Blog: New York Focal Points

Alexander McQueen exhibit is an inspiration you don’t want to miss
Posted June 2, 2011

The debate has been ongoing: Does fashion cross into the realm of art? After seeing “Alexander McQueen: Savage Beauty,” at the Metropolitan Museum of Art, one thing is certain – the debate stops there. Both art and fashion are reflections of our society, but it's rare that the two come together in such a gripping expression of who we are. McQueen's provocative genius speaks of beauty and brutality, romance and myth and politics and possibilities.

What started as a dreary Monday morning turned into an avalanche of inspiration as I was graced with a behind-the-scenes tour when the museum was closed. Without the crowds (2000 people an hour typically funnel through to see the show), I had a close encounter with the subtle, overt and theatrical gestures that define the brilliance of the exhibition. The artist's own words said it best, "What I do is an artistic expression which is channeled through me. Fashion is just the medium."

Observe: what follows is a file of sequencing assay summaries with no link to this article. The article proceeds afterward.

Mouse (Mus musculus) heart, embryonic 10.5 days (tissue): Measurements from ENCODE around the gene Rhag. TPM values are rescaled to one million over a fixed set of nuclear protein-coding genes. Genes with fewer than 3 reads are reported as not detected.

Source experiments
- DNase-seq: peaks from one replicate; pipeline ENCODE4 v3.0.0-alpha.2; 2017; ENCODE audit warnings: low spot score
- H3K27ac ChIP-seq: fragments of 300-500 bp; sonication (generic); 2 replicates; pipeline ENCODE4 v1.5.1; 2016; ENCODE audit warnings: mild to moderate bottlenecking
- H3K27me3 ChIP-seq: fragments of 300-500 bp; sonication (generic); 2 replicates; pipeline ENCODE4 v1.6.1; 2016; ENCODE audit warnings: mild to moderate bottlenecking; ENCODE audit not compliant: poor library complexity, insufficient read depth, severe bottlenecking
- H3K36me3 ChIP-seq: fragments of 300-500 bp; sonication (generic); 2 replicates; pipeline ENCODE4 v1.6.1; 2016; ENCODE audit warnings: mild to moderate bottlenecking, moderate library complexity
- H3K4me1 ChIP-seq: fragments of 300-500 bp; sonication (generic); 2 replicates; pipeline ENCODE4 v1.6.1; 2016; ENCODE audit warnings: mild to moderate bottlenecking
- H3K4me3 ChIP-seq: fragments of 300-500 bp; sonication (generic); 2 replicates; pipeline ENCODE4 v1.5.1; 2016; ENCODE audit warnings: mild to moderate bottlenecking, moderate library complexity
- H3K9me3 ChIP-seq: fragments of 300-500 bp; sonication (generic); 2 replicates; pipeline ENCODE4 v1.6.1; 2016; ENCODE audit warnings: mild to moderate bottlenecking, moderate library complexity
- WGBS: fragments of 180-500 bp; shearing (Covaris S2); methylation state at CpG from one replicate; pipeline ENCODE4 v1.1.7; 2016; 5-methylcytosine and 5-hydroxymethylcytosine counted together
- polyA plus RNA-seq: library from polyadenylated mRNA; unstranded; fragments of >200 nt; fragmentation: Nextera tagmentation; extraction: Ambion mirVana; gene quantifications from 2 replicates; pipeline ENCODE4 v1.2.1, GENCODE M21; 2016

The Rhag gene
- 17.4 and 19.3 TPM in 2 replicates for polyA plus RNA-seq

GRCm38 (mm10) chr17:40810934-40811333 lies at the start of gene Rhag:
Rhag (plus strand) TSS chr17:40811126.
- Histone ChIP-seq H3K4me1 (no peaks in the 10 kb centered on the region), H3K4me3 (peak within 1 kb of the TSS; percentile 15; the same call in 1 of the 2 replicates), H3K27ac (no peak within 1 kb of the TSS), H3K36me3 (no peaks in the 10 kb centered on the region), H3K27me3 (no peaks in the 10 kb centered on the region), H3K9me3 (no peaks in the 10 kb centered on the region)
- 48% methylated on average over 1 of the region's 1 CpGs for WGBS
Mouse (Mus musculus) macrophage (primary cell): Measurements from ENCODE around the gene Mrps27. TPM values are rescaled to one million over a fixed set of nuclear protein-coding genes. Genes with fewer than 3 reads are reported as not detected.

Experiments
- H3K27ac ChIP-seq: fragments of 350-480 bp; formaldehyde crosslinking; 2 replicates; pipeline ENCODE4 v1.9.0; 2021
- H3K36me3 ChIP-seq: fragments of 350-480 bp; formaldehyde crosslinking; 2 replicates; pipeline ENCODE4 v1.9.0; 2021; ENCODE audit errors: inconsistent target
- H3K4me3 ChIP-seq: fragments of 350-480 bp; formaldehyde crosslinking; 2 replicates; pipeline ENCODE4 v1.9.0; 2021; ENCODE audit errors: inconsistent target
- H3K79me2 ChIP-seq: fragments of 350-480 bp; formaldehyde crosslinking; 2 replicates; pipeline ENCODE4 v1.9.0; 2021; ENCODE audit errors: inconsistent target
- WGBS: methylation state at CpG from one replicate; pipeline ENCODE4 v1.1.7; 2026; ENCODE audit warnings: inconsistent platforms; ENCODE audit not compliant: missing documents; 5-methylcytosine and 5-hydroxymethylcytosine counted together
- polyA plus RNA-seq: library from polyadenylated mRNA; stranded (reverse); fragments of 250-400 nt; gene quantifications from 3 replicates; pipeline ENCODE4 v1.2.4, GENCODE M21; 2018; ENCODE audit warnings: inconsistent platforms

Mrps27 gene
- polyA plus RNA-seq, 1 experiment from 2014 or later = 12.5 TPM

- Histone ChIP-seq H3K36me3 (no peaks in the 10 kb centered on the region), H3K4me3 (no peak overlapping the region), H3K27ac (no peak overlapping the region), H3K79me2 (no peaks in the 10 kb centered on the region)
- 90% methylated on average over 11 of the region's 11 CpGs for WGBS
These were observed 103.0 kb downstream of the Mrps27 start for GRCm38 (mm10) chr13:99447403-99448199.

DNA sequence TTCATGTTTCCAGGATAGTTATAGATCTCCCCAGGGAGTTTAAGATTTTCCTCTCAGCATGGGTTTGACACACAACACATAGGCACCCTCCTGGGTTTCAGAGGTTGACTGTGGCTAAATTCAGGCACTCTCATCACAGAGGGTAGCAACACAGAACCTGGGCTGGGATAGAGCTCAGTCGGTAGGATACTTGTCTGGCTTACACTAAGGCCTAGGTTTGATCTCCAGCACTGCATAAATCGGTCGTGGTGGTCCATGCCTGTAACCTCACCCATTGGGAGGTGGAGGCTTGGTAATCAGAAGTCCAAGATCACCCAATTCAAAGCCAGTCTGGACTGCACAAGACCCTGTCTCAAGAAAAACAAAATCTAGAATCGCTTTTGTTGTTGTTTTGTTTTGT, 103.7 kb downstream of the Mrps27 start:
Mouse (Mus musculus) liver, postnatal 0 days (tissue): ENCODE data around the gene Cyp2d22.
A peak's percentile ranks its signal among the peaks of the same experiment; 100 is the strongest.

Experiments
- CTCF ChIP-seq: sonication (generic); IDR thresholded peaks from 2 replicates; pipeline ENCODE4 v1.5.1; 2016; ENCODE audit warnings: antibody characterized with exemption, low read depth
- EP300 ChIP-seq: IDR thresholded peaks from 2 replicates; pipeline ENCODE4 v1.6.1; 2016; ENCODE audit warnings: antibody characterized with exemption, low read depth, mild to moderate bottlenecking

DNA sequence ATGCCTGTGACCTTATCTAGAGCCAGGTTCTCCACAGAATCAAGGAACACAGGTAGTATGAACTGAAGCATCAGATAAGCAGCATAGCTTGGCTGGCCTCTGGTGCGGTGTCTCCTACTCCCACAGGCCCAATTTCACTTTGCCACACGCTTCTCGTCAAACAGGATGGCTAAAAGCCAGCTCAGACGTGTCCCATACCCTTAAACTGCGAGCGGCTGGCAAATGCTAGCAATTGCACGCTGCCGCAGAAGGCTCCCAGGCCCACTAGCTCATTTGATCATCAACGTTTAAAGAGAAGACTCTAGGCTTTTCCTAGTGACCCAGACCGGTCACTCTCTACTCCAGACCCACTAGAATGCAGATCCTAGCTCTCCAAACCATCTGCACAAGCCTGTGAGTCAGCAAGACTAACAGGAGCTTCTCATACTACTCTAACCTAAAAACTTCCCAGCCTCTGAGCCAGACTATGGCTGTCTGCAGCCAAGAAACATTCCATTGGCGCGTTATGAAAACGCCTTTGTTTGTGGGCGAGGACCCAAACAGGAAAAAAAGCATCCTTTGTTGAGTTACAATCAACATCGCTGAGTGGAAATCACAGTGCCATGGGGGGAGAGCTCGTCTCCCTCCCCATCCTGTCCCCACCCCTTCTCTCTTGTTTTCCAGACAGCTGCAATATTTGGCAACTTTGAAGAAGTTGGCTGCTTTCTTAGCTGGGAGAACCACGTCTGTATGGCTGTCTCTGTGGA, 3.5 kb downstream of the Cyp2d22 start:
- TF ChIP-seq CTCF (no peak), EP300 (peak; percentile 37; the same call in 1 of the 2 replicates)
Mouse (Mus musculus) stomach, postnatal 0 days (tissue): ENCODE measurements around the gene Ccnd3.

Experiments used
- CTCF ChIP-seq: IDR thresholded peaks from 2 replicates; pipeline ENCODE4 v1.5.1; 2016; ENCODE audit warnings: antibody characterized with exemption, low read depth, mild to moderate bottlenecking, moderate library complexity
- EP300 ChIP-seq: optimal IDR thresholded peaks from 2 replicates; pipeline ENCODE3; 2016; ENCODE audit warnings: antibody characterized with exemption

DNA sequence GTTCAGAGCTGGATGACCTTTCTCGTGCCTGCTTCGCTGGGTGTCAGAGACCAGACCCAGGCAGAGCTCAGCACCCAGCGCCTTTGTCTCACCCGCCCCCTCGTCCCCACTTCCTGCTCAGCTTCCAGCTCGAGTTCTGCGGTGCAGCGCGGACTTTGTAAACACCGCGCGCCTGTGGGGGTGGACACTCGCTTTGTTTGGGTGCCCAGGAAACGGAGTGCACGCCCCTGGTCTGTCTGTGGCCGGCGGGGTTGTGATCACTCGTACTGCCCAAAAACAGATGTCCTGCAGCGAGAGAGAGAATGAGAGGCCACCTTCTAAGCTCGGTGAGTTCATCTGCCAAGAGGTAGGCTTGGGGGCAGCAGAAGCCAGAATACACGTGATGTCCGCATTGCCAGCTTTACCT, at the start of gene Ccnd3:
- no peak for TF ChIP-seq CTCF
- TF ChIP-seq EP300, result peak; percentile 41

A master of polarity and seeing beauty in what others may find urban or even ugly, McQueen's genius elevated natural materials such as razor clam shells and vulture skulls to surreal gestures, encouraging the perverse to flirt with the elegant. A progression of galleries, detailed with inlaid wood and antique mirror, set the stage for duck feathered Mohawks, red bugle beads, alligator head epaulets, metal trimmings and yards of silk organza. All lines suggesting gender are blurred, focusing on the greater perspective of emotion and humanity as the definition of beauty. McQueen's creativity and vision transcends his mastery of draping and tailoring, as a construction of mussel shells form the bodice of one gown and carved balsa wood wings create the unexpected architecture of another.

After leaving the hall, McQueen's words linger, "You've got to know the rules to break them. That's what I'm here for, to demolish the rules but to keep the tradition."

Eric Feigenbaum is VMSD’s New York editor. He writes regularly for the magazine and